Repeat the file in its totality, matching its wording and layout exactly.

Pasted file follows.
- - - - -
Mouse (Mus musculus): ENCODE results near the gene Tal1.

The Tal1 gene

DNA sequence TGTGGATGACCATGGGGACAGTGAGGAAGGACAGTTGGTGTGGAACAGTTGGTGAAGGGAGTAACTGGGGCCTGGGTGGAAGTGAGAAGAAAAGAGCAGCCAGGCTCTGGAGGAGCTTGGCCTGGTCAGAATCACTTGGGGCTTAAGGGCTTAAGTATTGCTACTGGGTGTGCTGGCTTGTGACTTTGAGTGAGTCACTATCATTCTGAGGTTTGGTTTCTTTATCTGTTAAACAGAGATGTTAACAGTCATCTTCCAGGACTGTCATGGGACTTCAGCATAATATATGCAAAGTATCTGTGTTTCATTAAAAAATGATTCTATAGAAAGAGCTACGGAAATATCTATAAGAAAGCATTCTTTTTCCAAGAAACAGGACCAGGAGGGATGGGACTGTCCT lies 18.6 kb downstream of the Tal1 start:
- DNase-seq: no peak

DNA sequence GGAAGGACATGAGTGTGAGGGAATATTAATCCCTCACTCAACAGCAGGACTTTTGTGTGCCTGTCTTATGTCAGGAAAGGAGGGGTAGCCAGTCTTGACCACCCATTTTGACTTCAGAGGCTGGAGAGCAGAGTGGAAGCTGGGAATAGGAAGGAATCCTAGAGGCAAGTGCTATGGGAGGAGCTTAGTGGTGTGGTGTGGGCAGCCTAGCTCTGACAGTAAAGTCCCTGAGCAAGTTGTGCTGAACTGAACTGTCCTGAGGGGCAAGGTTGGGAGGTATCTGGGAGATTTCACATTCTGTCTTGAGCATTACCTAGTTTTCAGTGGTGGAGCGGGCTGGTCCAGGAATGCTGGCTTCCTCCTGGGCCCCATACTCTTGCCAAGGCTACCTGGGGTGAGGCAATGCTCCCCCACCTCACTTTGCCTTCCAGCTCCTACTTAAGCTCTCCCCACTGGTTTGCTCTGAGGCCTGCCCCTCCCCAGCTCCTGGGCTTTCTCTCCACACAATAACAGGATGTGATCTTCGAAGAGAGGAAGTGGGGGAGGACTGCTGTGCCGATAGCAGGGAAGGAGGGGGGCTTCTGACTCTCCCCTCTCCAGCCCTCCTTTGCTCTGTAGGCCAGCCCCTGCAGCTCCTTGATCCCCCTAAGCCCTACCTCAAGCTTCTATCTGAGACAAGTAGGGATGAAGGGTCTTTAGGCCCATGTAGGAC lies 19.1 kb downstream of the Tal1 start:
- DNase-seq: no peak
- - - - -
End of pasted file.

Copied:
Mouse (Mus musculus): ENCODE results near the gene Tal1.

The Tal1 gene

DNA sequence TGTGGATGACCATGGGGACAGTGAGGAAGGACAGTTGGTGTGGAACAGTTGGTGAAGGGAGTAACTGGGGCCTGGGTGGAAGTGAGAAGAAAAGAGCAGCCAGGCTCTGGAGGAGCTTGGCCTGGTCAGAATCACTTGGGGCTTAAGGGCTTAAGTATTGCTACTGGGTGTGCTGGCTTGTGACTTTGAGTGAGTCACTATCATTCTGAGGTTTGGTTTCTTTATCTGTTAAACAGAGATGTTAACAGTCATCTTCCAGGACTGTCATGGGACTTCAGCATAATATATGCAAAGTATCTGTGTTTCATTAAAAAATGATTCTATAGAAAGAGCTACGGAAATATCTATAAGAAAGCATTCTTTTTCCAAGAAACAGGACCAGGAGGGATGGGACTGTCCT lies 18.6 kb downstream of the Tal1 start:
- DNase-seq: no peak

DNA sequence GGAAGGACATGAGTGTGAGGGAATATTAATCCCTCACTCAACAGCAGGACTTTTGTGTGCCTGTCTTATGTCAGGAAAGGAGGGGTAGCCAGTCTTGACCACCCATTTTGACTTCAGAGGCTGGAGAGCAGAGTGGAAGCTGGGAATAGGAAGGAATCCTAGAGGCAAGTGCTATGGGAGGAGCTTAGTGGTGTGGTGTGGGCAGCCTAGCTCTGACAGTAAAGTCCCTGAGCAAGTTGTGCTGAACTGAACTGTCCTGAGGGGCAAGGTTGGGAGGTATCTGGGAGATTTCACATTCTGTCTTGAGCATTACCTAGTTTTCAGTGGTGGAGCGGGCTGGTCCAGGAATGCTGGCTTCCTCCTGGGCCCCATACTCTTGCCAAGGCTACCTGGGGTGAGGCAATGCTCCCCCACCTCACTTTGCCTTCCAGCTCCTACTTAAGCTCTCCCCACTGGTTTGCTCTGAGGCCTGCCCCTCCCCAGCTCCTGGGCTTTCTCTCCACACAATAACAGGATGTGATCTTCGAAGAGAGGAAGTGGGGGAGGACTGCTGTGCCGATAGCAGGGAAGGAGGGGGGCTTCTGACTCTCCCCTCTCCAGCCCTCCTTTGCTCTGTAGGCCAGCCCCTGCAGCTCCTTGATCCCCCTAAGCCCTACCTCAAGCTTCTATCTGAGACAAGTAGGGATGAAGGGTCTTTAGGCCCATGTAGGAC lies 19.1 kb downstream of the Tal1 start:
- DNase-seq: no peak